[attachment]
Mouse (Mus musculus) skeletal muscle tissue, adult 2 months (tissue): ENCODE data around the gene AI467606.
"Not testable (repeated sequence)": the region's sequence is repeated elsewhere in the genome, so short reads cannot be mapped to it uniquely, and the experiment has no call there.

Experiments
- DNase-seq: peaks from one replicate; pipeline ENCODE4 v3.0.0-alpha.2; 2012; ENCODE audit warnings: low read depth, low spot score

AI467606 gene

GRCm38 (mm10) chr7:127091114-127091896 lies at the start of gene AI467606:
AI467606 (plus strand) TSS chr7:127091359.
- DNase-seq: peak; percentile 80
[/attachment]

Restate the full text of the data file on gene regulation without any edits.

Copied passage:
Mouse (Mus musculus) skeletal muscle tissue, adult 2 months (tissue): ENCODE data around the gene AI467606.
"Not testable (repeated sequence)": the region's sequence is repeated elsewhere in the genome, so short reads cannot be mapped to it uniquely, and the experiment has no call there.

Experiments
- DNase-seq: peaks from one replicate; pipeline ENCODE4 v3.0.0-alpha.2; 2012; ENCODE audit warnings: low read depth, low spot score

AI467606 gene

GRCm38 (mm10) chr7:127091114-127091896 lies at the start of gene AI467606:
AI467606 (plus strand) TSS chr7:127091359.
- DNase-seq: peak; percentile 80